He said he did not know that he would ever use the word “victory”: “This is not the sort of struggle where you take a hill, plant the flag and go home to a victory parade… it’s not war with a simple slogan.”

He said al-Qaeda’s efforts to portray its jihad in Iraq as going well were “disingenuous”. It was, in fact “going poorly”, he said.

Of his strategy of establishing joint security stations in key locations, Gen Petraeus said that “you can’t secure the people if you don’t live with them”.

He said it was now fair to say that the Iraqis were standing up as US forces stood down. The confidence and capability of Iraqi forces had increased substantially, he said.

Gen Petraeus did not confirm reports in the media that the US was preparing to withdraw all troops from Baghdad by next summer, but he did say that consideration was being given to removing US forces from a number of cities, including the capital.

September 10, 2008

DR Congo frees goats from prison

DR Congo frees goats from prison

Goats (file image)

It is not known what the goats’ punishment might have been

A minister in the Democratic Republic of Congo has ordered a Kinshasa jail to release a dozen goats, which he said were being held there illegally.

Deputy Justice Minister Claude Nyamugabo said he found the goats just in time during a routine jail visit.

The beasts were due to appear in court, charged with being sold illegally by the roadside.

The minister said many police had serious gaps in their knowledge and they would be sent for retraining.

Mr Nyamugabo was conducting a routine visit to the prison when, he said, he was astonished to discover not only humans, but a herd of goats crammed into a prison cell in the capital.

He has blamed the police for the incident.

It is not clear what will happen to the owners of the goats, who have also been imprisoned.

BBC Africa analyst Mary Harper says that given the grim state of prisons in Congo, the goats will doubtless be relieved about being spared a trial.

There was no word on what their punishment would have been, had they been found guilty.

Somali MP assassinated at mosque

Somali MP assassinated at mosque

Somali MP Mohamed Osman Maye

Mr Maye had publicly expressed his concern about the worsening violence

Somali MP Mohamed Osman Maye has been shot dead outside a mosque in the town of Baidoa, the seat of parliament.

He was thought to have been an ally of President Abdullahi Yusuf.

He is the first MP to have been assassinated since Ethiopian forces helped the interim government oust Islamists from power in December 2006.

Meanwhile, Islamist militants who took over the port town of Kismayo last month have imposed a curfew following the assassination of several residents.

“The curfew started on Monday night and will go on until we secure the town,” Abdurrahman Ali Mohamed, who is charge of security in the town, told BBC.

Insurgents of the al-Shabab group seized control of Kismayo in August after a three-day battle in which an estimated 70 civilians were killed.

Somalia’s third city, is strategically important because it serves as a port for the south of the country.

He says it is the biggest city the Islamists have seized during their 20-month insurgency.

Al-Shabab, a radical wing of the Union of Islamic Courts which ruled much of southern Somalia in 2006, has refused to participate in a UN-backed peace initiative taking place in Djibouti.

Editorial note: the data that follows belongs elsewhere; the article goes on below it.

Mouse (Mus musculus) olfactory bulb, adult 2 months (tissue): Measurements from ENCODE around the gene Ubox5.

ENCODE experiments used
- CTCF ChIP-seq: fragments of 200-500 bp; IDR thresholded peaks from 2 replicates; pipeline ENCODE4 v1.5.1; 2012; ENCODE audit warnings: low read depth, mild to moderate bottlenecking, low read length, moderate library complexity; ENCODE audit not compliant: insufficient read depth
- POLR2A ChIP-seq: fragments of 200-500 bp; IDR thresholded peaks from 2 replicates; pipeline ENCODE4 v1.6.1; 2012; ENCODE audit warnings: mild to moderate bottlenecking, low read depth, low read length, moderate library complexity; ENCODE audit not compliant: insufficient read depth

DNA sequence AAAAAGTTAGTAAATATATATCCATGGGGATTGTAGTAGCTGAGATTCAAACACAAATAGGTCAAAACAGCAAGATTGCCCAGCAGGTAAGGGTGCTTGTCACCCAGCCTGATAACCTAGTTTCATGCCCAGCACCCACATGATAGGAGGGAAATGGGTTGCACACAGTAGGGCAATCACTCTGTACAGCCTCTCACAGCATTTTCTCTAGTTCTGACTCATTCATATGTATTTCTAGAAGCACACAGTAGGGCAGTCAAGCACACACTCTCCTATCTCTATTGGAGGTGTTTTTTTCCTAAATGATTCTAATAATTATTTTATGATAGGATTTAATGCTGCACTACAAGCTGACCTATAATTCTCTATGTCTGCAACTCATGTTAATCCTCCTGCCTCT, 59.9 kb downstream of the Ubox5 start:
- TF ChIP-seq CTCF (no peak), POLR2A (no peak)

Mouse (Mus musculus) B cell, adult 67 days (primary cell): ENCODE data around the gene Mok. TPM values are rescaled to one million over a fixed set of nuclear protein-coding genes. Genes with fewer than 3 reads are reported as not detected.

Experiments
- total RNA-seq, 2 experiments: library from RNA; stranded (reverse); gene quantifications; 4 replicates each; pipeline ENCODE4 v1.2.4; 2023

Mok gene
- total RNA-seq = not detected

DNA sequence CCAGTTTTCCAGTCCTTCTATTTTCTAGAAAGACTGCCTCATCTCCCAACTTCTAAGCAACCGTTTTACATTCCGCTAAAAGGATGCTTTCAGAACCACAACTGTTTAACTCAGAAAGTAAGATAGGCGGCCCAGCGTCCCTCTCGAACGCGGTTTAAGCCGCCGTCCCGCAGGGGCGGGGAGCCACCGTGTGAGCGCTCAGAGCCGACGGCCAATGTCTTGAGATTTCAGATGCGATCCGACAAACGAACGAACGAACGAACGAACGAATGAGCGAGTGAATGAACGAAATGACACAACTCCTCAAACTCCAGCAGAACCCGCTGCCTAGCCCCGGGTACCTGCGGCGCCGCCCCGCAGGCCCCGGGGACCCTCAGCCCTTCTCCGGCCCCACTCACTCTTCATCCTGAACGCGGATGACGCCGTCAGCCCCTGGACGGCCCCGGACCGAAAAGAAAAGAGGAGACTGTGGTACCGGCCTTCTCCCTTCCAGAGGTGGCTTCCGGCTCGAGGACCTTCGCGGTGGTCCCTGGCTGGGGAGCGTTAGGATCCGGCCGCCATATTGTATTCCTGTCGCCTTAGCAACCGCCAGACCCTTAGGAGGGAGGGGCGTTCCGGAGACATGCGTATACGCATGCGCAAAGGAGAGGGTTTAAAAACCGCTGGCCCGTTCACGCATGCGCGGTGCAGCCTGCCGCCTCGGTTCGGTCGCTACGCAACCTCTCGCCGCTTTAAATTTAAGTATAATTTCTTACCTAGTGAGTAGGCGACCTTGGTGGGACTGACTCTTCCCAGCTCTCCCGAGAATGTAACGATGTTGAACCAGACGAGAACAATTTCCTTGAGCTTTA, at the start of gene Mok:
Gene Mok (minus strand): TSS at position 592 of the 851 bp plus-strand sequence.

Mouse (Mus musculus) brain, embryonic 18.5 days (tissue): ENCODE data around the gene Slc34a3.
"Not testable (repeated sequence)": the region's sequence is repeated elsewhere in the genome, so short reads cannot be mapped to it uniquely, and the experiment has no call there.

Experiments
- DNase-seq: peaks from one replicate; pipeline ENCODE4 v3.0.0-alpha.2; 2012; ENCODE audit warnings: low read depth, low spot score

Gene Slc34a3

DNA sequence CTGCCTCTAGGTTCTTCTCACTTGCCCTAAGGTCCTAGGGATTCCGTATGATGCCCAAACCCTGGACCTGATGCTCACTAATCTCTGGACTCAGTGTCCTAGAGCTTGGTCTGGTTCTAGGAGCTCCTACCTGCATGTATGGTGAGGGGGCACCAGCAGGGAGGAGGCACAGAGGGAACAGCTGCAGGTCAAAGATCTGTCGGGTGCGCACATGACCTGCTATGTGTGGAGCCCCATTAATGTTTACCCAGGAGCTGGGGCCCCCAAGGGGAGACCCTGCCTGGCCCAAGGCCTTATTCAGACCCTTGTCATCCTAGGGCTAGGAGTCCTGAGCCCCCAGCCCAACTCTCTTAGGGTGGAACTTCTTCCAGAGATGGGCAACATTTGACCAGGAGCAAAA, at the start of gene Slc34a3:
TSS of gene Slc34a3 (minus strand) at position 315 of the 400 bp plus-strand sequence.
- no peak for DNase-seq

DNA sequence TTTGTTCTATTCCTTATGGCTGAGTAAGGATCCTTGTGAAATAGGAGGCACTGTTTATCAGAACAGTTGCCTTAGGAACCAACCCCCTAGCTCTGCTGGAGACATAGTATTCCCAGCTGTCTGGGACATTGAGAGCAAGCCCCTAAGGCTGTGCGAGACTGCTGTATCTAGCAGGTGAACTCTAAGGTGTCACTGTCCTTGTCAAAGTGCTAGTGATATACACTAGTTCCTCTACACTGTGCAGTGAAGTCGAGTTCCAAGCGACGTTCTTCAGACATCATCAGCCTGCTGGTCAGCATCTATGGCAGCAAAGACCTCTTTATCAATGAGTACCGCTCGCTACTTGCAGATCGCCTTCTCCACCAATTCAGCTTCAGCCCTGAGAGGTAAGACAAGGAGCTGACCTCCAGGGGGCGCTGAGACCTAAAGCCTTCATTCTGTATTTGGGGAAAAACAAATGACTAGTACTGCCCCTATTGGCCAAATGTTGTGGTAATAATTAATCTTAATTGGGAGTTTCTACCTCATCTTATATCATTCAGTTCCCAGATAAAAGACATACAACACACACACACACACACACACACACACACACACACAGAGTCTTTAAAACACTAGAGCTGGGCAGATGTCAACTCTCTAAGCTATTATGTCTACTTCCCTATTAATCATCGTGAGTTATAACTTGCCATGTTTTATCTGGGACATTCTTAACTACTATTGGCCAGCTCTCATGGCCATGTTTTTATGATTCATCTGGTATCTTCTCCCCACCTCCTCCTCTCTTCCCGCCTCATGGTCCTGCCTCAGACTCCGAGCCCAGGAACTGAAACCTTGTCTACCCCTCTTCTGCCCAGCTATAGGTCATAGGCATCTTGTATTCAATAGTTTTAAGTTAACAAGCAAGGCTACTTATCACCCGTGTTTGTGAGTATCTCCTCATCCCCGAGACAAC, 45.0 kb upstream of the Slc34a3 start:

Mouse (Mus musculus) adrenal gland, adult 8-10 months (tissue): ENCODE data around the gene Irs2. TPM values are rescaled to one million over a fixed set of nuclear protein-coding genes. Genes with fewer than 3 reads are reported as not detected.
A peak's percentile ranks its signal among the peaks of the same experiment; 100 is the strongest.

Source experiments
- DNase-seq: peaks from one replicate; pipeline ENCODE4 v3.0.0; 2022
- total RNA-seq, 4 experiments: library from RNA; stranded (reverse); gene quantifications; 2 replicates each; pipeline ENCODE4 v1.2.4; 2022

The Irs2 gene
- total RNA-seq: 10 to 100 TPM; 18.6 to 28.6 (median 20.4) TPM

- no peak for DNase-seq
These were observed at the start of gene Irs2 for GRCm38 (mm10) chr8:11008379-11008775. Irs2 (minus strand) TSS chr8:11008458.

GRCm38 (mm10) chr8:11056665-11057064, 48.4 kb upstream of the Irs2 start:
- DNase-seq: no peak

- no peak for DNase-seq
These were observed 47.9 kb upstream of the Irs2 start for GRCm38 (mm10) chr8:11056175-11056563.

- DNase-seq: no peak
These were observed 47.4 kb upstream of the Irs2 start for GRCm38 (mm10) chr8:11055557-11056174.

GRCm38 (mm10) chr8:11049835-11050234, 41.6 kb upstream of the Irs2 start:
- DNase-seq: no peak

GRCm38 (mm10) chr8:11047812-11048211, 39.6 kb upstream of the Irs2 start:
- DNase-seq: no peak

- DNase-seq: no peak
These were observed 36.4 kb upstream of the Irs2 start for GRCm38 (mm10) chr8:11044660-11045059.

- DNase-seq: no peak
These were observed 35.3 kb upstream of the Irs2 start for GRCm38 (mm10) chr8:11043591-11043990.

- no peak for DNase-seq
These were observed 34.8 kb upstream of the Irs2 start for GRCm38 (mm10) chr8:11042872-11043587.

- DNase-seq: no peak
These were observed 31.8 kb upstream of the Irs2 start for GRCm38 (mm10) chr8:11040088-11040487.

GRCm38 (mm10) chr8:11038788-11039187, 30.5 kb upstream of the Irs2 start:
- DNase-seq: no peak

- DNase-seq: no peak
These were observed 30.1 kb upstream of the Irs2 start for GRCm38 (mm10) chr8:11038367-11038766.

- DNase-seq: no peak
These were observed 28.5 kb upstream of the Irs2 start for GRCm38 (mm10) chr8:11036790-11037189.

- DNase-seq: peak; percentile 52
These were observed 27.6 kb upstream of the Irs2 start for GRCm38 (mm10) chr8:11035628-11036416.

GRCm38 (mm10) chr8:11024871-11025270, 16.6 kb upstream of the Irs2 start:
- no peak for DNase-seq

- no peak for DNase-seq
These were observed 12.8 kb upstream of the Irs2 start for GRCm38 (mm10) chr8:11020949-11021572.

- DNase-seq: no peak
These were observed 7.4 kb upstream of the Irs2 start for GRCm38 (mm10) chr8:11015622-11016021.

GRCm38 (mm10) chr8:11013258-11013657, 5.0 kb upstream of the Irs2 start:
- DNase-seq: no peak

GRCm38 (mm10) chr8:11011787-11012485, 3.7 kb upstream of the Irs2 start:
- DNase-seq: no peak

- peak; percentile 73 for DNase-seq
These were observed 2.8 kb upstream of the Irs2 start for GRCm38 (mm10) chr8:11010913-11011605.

Hundreds of thousands of people have been displaced in fighting which has been worst in the capital, Mogadishu.

Earlier this week, Mr Maye gave a speech to parliament, expressing his concern about the worsening violence.

“He was shot in the head outside a mosque where he had attended evening prayers,” MP Amir Shaketi told the AFP news agency.

Somalia has been without a functioning national government since 1991 and has suffered ongoing civil strife.

September 9, 2008

Mexico kidnap suspects detained

Mexico kidnap suspects detained

Hector Slim (left) and Alejandro Marti

Fernando Marti’s father, Alejandro (right), had reportedly paid a ransom

Mexican police say they have detained five people suspected of involvement in the kidnap and killing of a teenager whose murder sparked national protests.

Prosecutors in Mexico City said those arrested included a former policeman.

The death of Fernando Marti, 14, whose decomposing body was found in the boot of a car in August, led to calls for tougher punishment for serious crimes.

In response, Mexican President Felipe Calderon drew up an emergency program to tackle violent crime.

At least 2,700 people have been killed and 300 kidnapped so far this year, mostly in drugs-related violence.

Ransom

Mexico City prosecutor Miguel Marcera said Fernando Marti’s alleged kidnappers disguised themselves as police officers and set up a bogus checkpoint on a busy street in the capital to capture their victim.

Last month his decomposing body was found in the boot of a car, even though his father, a wealthy businessman, had reportedly paid a ransom.

Investigators believe Fernando may have been killed because the kidnappers were not satisfied with the money they received.

What is certain is that in a country with abduction and murder rates among the highest in the world, his treatment sparked off a mass protest movement by Mexicans demanding tougher punishment for serious crimes.

After more than 100,000 people held a march in Mexico City calling for an end to such brutal acts, the government was pressured to draw up an programme to tackle violent crime, including a purge of corrupt police officers, and the building of prisons for kidnappers.

Mexicans have grown weary of politicians’ promises to do something about the violence, but they hope that for the sake of children like Fernando, the government’s pledge to redouble its efforts may start to bear results.

« Newer PostsOlder Posts »

Blog at WordPress.com.